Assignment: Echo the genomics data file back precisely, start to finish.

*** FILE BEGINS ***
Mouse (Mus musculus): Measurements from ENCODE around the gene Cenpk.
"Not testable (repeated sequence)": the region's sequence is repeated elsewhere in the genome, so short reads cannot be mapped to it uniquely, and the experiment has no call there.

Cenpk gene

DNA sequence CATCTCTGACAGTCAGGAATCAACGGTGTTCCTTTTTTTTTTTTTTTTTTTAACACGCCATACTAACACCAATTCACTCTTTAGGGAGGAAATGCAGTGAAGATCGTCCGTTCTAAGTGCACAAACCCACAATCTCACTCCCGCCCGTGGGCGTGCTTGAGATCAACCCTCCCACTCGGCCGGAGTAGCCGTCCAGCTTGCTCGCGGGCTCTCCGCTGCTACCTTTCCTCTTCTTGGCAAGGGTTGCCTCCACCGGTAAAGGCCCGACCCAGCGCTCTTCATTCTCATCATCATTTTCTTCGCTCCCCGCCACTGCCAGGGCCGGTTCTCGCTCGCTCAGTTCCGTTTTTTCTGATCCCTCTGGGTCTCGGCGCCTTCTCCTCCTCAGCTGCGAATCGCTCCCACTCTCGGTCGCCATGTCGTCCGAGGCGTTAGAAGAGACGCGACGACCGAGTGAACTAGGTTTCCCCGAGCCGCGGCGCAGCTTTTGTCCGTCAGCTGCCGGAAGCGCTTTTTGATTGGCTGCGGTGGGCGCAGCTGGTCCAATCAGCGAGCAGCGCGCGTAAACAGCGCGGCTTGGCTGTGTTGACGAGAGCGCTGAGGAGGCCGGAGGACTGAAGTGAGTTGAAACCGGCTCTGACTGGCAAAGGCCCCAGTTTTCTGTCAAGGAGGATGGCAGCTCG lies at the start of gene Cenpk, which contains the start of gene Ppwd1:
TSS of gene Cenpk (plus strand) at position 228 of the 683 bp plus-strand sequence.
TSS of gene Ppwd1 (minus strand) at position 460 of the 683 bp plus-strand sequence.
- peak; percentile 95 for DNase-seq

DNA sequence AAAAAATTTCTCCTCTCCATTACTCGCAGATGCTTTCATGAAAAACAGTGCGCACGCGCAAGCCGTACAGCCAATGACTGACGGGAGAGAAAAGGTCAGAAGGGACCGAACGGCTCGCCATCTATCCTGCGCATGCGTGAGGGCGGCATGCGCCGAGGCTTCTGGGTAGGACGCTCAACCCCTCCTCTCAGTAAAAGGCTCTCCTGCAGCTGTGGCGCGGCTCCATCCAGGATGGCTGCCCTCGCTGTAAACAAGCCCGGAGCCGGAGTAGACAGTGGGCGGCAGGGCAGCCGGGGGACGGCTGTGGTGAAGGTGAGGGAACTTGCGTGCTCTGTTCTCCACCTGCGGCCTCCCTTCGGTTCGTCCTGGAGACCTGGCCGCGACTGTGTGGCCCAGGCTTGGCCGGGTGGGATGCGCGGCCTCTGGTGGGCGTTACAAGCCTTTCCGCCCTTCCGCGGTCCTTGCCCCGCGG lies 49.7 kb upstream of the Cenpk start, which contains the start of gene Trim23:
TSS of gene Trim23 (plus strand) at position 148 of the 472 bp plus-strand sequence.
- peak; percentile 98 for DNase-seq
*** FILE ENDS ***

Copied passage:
Mouse (Mus musculus): Measurements from ENCODE around the gene Cenpk.
"Not testable (repeated sequence)": the region's sequence is repeated elsewhere in the genome, so short reads cannot be mapped to it uniquely, and the experiment has no call there.

Cenpk gene

DNA sequence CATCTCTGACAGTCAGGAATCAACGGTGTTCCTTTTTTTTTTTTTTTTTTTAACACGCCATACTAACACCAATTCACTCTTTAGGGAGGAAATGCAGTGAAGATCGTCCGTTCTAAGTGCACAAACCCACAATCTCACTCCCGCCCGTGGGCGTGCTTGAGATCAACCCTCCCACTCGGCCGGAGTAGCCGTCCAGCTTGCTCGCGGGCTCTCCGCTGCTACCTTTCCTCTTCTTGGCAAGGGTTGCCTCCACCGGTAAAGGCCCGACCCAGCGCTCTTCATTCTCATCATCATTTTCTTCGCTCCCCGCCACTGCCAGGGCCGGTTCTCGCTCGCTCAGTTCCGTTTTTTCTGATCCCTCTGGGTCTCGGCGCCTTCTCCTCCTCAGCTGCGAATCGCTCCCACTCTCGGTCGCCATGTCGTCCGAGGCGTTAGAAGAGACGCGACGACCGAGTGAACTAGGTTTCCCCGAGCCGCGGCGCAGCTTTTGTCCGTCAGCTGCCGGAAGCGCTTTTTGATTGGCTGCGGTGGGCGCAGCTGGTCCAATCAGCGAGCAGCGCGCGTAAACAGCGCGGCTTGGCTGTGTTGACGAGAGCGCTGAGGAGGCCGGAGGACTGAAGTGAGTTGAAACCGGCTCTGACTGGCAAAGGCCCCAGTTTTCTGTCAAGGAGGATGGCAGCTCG lies at the start of gene Cenpk, which contains the start of gene Ppwd1:
TSS of gene Cenpk (plus strand) at position 228 of the 683 bp plus-strand sequence.
TSS of gene Ppwd1 (minus strand) at position 460 of the 683 bp plus-strand sequence.
- peak; percentile 95 for DNase-seq

DNA sequence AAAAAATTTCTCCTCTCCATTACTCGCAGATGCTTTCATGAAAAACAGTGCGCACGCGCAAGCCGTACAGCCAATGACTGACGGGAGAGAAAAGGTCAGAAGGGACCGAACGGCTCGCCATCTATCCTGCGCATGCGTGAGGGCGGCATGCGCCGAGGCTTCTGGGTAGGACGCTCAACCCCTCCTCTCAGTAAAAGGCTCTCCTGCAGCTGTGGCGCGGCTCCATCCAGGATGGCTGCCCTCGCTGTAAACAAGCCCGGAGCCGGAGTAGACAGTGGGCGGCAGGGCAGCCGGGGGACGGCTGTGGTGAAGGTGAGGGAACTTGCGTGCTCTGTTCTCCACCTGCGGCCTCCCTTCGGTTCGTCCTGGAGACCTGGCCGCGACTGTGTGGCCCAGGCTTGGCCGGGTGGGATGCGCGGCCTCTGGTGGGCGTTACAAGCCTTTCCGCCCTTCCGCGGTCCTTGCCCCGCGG lies 49.7 kb upstream of the Cenpk start, which contains the start of gene Trim23:
TSS of gene Trim23 (plus strand) at position 148 of the 472 bp plus-strand sequence.
- peak; percentile 98 for DNase-seq